Were you or any of the other members of Mad Architect allowed a lot of creative input in the final stages of the mixing and editing of the album?

Definitely! The album was mixed and mastered by Andy La Rocque. He has his studio only about an hour drive from where I live so I had plenty of opportunity to disturb him in his work! Snowy spent some time there to get the vocals mixed the way he wanted, and then Zven to get the drums right. I think I was in the studio for about 3 days or so during the mixing process. We were on a tight schedule, and Andy was about to go to Germany to rehearse for the upcoming King Diamond tour. Again, with a lot of determination, we managed to get everything done just in time! As you can hear on the album, Andy did a great job! I think we got it where we wanted. I should mention we produced the album ourselves. I would have preferred to have a proper producer, but as we had a tight budget it wasn’t possible. Maybe next time.

The guitars sounded incredible on Journey to Madness. At what age did you begin playing guitar, what inspired you to learn, and how often do you practice?

Thank you for saying that! I started to play piano when I was about nine, later on switched to classical guitar in my early teens. The inspiration to learn was basically because I really liked the sound, for example fingerstyle arpeggios on the classical guitar. I don’t remember what music in particular originally inspired me. When I started to play electric guitar it was Ritchie Blackmore who was my initial inspiration because he had such a great sound and for his approach to guitar playing. He seemed to be a guy who played for the right reasons, for the love of music that is. Basically I’m self-taught on guitar. I got my basic musical theory from playing the piano. I also spent a year in Musicians Institute in Los Angeles, which was helpful to get the theory right from a guitarist’s perspective. How often I practice? There was a time when I practiced a lot, just with technique. Nowadays I still play every day, but I practice more or less only around musical ideas that I can use. And if one of those ideas requires a certain technique, then I focus on that technique, but only in order to get the music right where I want it. For example, I don’t practice scales up and down with no purpose. I used to do stuff like that a lot, but not anymore. Now I’m more into music than technique.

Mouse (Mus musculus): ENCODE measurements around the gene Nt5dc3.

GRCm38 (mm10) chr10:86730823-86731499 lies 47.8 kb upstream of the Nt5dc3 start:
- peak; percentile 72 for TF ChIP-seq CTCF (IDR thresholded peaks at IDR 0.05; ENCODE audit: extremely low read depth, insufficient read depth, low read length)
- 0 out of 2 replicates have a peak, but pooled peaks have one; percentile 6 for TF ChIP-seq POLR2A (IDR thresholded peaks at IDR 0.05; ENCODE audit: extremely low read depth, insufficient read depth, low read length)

Was there a lot of support from family, friends, and maybe even others in the music business for the band during the recording of Journey to Madness?

There was some support from here and there. Not a whole lot really, which is understandable as this was a totally new band doing a debut album. I think there will be more support in the future now when we have an album and a sound to relate to. After the first EP (Dreamworld, 2012) there were some who picked up on what we we’re doing, and then continued to support us while recording the album. But not a whole lot, no. We didn’t really advertise that we were recording an album, and we didn’t communicate through any social media at all. Just a few weeks ago we got our Facebook page started. I think that will be helpful to communicate with people who appreciate our music. Hopefully we will get some support and inspiration through that channel. By the way, you can find us on our Facebook page at “madarchitectofficial"!

Is there anything in the near future in the works for MAD ARCHITECT? Videos, shows, collaborations or anything fans might want to know?

As I mentioned earlier, focus in the near future will be to make the music of Mad Architect available to all metal fans out there who may be interested to hear it. And hopefully to build up a fanbase who will inspire us for the recordings of our next album!